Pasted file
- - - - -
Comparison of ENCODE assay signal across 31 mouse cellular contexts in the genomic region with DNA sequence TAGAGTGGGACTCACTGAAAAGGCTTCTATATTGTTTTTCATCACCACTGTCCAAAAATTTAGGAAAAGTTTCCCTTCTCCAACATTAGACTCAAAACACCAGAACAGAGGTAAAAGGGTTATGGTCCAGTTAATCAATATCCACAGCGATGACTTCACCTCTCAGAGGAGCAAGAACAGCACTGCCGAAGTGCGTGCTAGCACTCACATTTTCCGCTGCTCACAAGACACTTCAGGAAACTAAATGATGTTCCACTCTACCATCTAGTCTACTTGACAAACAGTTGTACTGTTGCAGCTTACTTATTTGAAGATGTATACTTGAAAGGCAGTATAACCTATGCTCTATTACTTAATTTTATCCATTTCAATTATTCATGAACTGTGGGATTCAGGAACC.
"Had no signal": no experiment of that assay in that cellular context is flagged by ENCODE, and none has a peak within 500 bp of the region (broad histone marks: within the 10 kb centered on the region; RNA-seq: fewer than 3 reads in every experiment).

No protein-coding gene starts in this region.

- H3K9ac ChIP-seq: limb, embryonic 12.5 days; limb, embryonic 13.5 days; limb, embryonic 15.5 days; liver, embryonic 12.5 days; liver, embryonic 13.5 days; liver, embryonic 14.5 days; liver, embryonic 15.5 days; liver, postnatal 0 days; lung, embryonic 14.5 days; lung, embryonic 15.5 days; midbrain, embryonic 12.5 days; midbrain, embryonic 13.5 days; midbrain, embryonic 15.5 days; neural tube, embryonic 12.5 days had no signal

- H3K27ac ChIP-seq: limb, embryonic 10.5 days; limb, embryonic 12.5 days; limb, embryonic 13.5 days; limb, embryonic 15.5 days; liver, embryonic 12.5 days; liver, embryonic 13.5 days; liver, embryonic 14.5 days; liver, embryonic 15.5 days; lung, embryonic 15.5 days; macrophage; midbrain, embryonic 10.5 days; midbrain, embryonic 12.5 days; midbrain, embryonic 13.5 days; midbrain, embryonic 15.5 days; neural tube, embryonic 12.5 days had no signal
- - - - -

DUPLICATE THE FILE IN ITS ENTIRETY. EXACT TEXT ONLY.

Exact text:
Comparison of ENCODE assay signal across 31 mouse cellular contexts in the genomic region with DNA sequence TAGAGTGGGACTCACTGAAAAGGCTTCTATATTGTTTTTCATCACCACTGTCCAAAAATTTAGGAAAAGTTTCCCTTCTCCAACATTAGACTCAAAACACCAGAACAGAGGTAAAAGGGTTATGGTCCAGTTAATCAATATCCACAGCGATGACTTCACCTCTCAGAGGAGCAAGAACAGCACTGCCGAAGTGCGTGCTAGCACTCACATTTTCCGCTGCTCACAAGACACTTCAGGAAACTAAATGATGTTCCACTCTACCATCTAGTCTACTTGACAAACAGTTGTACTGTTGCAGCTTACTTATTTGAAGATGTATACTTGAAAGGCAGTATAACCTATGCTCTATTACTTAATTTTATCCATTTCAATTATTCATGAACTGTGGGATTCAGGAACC.
"Had no signal": no experiment of that assay in that cellular context is flagged by ENCODE, and none has a peak within 500 bp of the region (broad histone marks: within the 10 kb centered on the region; RNA-seq: fewer than 3 reads in every experiment).

No protein-coding gene starts in this region.

- H3K9ac ChIP-seq: limb, embryonic 12.5 days; limb, embryonic 13.5 days; limb, embryonic 15.5 days; liver, embryonic 12.5 days; liver, embryonic 13.5 days; liver, embryonic 14.5 days; liver, embryonic 15.5 days; liver, postnatal 0 days; lung, embryonic 14.5 days; lung, embryonic 15.5 days; midbrain, embryonic 12.5 days; midbrain, embryonic 13.5 days; midbrain, embryonic 15.5 days; neural tube, embryonic 12.5 days had no signal

- H3K27ac ChIP-seq: limb, embryonic 10.5 days; limb, embryonic 12.5 days; limb, embryonic 13.5 days; limb, embryonic 15.5 days; liver, embryonic 12.5 days; liver, embryonic 13.5 days; liver, embryonic 14.5 days; liver, embryonic 15.5 days; lung, embryonic 15.5 days; macrophage; midbrain, embryonic 10.5 days; midbrain, embryonic 12.5 days; midbrain, embryonic 13.5 days; midbrain, embryonic 15.5 days; neural tube, embryonic 12.5 days had no signal